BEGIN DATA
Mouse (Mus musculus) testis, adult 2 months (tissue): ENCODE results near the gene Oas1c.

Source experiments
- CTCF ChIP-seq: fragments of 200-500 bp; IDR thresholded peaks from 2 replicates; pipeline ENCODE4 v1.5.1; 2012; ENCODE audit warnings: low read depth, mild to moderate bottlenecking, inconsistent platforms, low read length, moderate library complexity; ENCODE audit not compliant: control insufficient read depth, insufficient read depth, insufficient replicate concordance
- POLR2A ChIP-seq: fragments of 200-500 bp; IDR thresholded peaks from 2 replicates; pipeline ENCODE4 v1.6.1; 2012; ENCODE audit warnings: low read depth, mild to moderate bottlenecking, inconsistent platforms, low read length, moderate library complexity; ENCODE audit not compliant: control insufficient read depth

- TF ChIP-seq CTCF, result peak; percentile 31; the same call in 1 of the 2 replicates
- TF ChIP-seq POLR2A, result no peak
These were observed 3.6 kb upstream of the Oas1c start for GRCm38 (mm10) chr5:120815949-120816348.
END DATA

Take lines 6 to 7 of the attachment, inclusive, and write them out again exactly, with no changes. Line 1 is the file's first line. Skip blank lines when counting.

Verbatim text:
- TF ChIP-seq POLR2A, result no peak
These were observed 3.6 kb upstream of the Oas1c start for GRCm38 (mm10) chr5:120815949-120816348.